Resource Management

Rusy, orange and golden colors of the prairie in autumn

 To help plants and wildlife, Refuge staff uses a variety of habitat management techniques to maintain, recover or enhance plant and wildlife values. Refuge biologists carefully consider any management techniques and employ them when necessary depending on the situation. At this point, much of the resource management is prairie restoration.

Prairie restoration


Prior to European settlement, most of the area that is now the Rocky Mountain Arsenal National Wildlife Refuge was short or mixed grass prairie, depending on the soil. Post settlement, much of the land was converted to farming or grazing. Shortly after the United States entered WWII, the U.S. Army took control of the land to build a chemical weapons manufacturing facility. The land around the facility was left untouched for several years until the Army planted crested wheatgrass, a non-native grass species that is perfectly suited to the climate here.

Fast forwarding to the cleanup, thousands of acres of land were disturbed through the remediation process and many more were left in a decadent state. The U.S. Fish and Wildlife Service has spent many years, with many more to go, to restore the land to as close to its native condition as possible. 

This process starts with non-native plant control. Ideally, an area to be restored would be burned to remove all of the dead and decaying plant material. Then herbicide is sprayed to kill all of the remaining vegetation. The area is then plowed to help bury most of the weed seed that may be in the top layer of soil. Disking and spraying is conducted throughout the first growing season to keep the weedy vegetation down. At the beginning of the second growing season, a cover crop such as sorghum is planted to keep the soil in place and help replace the organic matter in the soil. Not all of these techniques are implemented on all of the sites. The techniques used vary based on the condition of the site.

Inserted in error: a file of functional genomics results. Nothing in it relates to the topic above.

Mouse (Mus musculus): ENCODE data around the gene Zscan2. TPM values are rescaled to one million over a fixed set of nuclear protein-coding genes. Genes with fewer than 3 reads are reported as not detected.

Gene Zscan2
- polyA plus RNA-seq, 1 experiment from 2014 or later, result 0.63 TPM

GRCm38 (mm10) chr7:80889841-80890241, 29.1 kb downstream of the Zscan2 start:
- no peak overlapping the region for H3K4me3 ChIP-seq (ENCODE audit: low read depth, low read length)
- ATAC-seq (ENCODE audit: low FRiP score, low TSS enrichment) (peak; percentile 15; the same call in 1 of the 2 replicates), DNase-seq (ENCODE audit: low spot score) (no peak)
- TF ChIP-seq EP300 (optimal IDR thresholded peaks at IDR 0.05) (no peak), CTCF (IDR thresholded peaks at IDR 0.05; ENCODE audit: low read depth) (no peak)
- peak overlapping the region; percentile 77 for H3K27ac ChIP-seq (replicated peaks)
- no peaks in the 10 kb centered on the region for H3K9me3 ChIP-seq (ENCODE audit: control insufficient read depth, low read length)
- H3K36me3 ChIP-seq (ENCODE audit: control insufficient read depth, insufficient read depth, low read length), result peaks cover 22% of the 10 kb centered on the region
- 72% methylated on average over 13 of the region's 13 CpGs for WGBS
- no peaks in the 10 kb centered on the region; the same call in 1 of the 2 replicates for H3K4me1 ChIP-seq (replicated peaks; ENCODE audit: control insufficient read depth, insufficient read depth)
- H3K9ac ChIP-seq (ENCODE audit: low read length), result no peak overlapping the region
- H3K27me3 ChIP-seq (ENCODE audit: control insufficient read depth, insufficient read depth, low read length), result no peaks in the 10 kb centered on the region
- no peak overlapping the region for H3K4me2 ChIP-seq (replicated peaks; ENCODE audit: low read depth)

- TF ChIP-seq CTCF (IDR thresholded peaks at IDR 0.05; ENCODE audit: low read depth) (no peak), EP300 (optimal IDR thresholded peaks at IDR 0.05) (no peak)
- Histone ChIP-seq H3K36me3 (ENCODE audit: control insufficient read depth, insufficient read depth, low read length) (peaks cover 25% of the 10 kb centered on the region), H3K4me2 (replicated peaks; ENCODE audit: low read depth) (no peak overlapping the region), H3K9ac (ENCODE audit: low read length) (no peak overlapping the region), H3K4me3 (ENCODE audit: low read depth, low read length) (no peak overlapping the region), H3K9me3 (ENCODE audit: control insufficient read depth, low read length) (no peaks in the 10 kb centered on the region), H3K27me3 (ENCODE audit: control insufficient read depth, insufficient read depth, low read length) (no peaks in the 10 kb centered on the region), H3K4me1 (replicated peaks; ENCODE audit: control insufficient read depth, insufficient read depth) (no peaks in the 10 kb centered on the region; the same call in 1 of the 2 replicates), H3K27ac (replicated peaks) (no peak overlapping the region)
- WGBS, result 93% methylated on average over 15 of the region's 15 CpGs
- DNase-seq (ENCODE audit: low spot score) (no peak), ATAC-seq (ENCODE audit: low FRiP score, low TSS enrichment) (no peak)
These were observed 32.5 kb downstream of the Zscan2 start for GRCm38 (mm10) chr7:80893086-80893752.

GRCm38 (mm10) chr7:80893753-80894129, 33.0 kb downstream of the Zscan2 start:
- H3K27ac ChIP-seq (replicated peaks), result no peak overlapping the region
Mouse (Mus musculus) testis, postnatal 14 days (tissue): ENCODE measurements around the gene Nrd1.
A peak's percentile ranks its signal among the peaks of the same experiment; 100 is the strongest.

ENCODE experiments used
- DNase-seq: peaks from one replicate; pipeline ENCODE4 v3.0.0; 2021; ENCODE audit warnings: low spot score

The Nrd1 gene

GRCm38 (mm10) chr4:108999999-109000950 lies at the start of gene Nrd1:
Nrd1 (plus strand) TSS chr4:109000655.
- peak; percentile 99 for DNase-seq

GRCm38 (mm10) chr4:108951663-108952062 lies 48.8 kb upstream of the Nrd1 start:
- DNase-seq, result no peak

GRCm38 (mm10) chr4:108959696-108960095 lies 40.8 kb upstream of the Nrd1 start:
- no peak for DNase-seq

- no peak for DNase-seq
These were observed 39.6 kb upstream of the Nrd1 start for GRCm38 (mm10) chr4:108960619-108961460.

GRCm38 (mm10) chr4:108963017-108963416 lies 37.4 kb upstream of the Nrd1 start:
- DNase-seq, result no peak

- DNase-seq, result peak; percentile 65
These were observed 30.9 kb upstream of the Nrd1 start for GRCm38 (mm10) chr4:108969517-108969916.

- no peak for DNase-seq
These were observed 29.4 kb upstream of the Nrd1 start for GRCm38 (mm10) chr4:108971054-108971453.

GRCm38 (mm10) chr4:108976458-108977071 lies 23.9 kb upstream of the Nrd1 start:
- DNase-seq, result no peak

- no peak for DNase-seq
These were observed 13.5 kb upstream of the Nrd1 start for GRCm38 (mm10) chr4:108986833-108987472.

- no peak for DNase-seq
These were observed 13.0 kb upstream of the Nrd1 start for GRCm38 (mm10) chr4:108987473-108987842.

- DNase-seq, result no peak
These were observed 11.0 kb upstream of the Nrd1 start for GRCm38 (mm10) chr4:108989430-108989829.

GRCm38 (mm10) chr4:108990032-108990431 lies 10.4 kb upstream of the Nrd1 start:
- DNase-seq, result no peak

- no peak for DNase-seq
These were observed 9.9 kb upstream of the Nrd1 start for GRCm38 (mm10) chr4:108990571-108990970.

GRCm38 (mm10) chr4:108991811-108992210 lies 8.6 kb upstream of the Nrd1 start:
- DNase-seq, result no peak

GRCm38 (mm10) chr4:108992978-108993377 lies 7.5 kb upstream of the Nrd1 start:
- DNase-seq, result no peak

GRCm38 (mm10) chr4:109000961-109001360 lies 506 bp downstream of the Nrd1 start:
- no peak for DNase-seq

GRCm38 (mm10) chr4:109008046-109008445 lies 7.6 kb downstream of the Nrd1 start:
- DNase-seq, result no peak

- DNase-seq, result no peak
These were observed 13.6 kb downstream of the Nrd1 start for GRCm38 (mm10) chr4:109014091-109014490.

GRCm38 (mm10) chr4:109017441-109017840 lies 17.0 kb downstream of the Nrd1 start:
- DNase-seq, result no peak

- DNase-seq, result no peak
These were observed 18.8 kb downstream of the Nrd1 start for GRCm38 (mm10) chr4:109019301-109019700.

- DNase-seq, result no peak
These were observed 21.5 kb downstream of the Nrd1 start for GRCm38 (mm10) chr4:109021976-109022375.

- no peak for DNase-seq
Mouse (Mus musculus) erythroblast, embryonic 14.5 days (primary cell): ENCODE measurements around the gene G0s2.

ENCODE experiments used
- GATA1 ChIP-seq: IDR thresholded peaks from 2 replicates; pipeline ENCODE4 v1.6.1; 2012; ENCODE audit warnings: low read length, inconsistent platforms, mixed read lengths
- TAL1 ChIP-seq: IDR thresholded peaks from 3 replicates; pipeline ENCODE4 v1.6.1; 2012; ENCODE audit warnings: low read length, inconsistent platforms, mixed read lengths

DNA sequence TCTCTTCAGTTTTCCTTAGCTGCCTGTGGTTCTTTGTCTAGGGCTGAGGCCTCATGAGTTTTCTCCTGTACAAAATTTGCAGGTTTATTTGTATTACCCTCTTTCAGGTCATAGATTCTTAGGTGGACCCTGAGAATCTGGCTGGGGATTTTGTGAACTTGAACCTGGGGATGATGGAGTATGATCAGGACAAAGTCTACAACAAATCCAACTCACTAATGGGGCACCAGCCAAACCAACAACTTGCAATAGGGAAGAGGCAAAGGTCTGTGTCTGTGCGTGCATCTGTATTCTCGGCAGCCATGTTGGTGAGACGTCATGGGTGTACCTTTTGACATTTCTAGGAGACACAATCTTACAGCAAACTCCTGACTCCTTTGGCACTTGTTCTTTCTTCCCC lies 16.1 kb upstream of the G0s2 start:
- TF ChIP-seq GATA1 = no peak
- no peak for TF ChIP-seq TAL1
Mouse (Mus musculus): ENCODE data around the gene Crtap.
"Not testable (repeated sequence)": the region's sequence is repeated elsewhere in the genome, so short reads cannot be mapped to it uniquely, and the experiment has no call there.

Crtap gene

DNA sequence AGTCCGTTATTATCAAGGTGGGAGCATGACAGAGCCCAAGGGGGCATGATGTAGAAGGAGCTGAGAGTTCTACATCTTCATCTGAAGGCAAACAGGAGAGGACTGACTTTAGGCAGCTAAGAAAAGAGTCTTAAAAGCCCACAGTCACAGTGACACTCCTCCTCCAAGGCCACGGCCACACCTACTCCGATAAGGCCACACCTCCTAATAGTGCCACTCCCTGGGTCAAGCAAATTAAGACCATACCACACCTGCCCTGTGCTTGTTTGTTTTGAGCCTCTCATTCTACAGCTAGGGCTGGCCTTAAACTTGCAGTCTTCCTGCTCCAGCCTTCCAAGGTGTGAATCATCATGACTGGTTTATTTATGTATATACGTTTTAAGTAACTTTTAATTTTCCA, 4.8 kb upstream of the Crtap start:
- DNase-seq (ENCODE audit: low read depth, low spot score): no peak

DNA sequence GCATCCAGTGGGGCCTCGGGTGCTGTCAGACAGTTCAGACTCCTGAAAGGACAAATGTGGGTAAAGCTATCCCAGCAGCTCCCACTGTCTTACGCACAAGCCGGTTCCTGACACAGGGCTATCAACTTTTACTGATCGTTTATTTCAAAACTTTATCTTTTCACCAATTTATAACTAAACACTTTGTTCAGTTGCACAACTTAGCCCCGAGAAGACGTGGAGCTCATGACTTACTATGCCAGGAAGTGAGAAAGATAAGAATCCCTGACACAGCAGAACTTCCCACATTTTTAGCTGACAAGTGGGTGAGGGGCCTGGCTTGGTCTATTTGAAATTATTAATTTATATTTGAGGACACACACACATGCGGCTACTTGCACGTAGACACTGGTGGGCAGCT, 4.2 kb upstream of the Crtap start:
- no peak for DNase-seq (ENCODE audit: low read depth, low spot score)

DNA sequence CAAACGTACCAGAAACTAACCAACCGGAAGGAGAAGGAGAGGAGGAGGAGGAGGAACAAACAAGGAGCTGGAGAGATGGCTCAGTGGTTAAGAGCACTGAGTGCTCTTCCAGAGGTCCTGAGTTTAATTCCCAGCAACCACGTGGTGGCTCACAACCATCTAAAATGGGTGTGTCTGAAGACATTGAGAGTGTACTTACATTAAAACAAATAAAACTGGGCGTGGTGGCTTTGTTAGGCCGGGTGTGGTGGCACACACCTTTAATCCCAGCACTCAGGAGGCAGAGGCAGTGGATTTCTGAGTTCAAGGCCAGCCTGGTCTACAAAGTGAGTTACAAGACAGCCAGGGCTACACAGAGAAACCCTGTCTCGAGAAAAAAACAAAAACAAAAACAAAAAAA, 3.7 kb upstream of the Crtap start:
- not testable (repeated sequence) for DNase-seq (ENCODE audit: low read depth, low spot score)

That fall or early the next spring, a native prairie seed mix is planted that is designed to promote healthy wildlife populations. If practical, the site will be irrigated to help get it started. The site is then monitored so that problems can be identified and then corrected before they become too large. Site maintenance can consist of mowing, herbicide application, bison grazing or prescribed fire. In the end, the prairie landscape should be similar to what the settlers saw more than a hundred years ago.